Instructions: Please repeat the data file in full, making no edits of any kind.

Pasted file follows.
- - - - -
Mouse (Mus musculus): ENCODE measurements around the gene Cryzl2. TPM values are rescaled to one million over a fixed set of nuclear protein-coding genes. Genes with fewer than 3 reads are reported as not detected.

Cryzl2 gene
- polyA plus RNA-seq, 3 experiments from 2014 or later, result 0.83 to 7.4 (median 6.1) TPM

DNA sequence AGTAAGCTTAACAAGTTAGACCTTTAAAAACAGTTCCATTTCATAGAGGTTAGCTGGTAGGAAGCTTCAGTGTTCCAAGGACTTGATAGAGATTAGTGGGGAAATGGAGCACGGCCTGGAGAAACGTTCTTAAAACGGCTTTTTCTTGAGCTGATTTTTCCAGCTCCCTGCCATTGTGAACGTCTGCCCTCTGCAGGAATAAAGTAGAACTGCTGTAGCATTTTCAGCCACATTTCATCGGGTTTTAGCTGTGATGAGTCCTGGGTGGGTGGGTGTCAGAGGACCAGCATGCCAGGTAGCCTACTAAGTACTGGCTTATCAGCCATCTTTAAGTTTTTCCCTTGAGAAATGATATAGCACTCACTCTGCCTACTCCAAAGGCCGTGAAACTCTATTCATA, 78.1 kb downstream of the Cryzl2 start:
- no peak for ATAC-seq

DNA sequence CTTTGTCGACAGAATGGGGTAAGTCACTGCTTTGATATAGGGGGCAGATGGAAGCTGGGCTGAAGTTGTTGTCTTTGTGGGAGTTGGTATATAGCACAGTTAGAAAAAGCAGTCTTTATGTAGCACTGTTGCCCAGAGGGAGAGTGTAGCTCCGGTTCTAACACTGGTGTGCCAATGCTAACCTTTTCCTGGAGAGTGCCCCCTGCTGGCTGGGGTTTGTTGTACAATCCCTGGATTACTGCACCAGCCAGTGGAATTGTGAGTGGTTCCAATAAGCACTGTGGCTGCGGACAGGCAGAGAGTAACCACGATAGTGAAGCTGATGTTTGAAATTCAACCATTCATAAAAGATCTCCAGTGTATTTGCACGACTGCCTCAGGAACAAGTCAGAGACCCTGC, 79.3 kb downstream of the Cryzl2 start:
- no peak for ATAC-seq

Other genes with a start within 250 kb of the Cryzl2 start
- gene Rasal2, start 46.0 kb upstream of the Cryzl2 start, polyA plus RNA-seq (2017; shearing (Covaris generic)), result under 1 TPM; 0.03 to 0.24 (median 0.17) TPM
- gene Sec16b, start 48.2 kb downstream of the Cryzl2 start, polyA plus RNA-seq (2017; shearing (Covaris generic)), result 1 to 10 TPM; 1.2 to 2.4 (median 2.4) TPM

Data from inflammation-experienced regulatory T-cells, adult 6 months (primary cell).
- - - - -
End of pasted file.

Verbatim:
Mouse (Mus musculus): ENCODE measurements around the gene Cryzl2. TPM values are rescaled to one million over a fixed set of nuclear protein-coding genes. Genes with fewer than 3 reads are reported as not detected.

Cryzl2 gene
- polyA plus RNA-seq, 3 experiments from 2014 or later, result 0.83 to 7.4 (median 6.1) TPM

DNA sequence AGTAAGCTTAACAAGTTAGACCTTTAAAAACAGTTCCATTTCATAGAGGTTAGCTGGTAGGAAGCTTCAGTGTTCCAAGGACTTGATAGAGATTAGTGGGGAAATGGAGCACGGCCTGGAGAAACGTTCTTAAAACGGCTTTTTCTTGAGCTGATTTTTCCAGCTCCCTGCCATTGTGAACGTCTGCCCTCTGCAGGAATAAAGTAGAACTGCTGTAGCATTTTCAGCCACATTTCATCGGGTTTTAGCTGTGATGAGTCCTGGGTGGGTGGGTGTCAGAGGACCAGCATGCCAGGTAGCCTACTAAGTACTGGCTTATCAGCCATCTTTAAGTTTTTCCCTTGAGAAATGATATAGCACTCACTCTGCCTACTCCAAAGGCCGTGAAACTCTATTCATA, 78.1 kb downstream of the Cryzl2 start:
- no peak for ATAC-seq

DNA sequence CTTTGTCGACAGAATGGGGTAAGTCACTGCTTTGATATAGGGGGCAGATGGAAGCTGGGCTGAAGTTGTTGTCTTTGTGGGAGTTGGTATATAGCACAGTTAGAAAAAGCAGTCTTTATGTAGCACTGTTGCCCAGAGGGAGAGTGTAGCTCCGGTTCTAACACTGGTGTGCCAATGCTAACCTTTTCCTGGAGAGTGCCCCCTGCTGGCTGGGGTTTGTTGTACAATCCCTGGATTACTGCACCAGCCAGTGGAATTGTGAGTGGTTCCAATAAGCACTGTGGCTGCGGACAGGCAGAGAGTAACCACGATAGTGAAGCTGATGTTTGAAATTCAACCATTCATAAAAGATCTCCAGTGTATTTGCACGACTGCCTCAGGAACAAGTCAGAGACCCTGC, 79.3 kb downstream of the Cryzl2 start:
- no peak for ATAC-seq

Other genes with a start within 250 kb of the Cryzl2 start
- gene Rasal2, start 46.0 kb upstream of the Cryzl2 start, polyA plus RNA-seq (2017; shearing (Covaris generic)), result under 1 TPM; 0.03 to 0.24 (median 0.17) TPM
- gene Sec16b, start 48.2 kb downstream of the Cryzl2 start, polyA plus RNA-seq (2017; shearing (Covaris generic)), result 1 to 10 TPM; 1.2 to 2.4 (median 2.4) TPM

Data from inflammation-experienced regulatory T-cells, adult 6 months (primary cell).